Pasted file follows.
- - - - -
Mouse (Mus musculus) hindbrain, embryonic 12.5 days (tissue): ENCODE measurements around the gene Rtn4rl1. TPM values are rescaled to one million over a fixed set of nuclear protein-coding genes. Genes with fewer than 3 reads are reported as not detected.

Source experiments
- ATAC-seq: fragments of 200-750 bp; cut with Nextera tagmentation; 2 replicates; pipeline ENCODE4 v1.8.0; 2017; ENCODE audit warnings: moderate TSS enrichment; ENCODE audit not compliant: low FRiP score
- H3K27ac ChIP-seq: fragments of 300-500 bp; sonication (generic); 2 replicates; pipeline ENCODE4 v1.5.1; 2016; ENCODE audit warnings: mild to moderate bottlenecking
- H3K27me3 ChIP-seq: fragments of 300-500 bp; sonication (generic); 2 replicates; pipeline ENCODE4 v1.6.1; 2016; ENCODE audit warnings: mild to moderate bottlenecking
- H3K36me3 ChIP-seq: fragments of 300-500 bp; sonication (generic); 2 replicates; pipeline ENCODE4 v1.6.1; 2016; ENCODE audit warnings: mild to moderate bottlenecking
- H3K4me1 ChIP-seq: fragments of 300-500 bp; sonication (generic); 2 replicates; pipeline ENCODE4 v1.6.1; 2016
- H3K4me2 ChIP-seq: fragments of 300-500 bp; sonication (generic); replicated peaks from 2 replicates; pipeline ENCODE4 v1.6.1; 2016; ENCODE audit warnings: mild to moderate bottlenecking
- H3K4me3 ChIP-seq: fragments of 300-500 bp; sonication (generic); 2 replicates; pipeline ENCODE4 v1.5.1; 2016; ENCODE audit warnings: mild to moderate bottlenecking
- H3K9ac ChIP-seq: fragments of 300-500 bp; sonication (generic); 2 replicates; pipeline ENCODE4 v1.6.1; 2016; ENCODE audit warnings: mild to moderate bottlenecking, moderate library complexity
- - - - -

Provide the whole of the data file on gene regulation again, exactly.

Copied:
Mouse (Mus musculus) hindbrain, embryonic 12.5 days (tissue): ENCODE measurements around the gene Rtn4rl1. TPM values are rescaled to one million over a fixed set of nuclear protein-coding genes. Genes with fewer than 3 reads are reported as not detected.

Source experiments
- ATAC-seq: fragments of 200-750 bp; cut with Nextera tagmentation; 2 replicates; pipeline ENCODE4 v1.8.0; 2017; ENCODE audit warnings: moderate TSS enrichment; ENCODE audit not compliant: low FRiP score
- H3K27ac ChIP-seq: fragments of 300-500 bp; sonication (generic); 2 replicates; pipeline ENCODE4 v1.5.1; 2016; ENCODE audit warnings: mild to moderate bottlenecking
- H3K27me3 ChIP-seq: fragments of 300-500 bp; sonication (generic); 2 replicates; pipeline ENCODE4 v1.6.1; 2016; ENCODE audit warnings: mild to moderate bottlenecking
- H3K36me3 ChIP-seq: fragments of 300-500 bp; sonication (generic); 2 replicates; pipeline ENCODE4 v1.6.1; 2016; ENCODE audit warnings: mild to moderate bottlenecking
- H3K4me1 ChIP-seq: fragments of 300-500 bp; sonication (generic); 2 replicates; pipeline ENCODE4 v1.6.1; 2016
- H3K4me2 ChIP-seq: fragments of 300-500 bp; sonication (generic); replicated peaks from 2 replicates; pipeline ENCODE4 v1.6.1; 2016; ENCODE audit warnings: mild to moderate bottlenecking
- H3K4me3 ChIP-seq: fragments of 300-500 bp; sonication (generic); 2 replicates; pipeline ENCODE4 v1.5.1; 2016; ENCODE audit warnings: mild to moderate bottlenecking
- H3K9ac ChIP-seq: fragments of 300-500 bp; sonication (generic); 2 replicates; pipeline ENCODE4 v1.6.1; 2016; ENCODE audit warnings: mild to moderate bottlenecking, moderate library complexity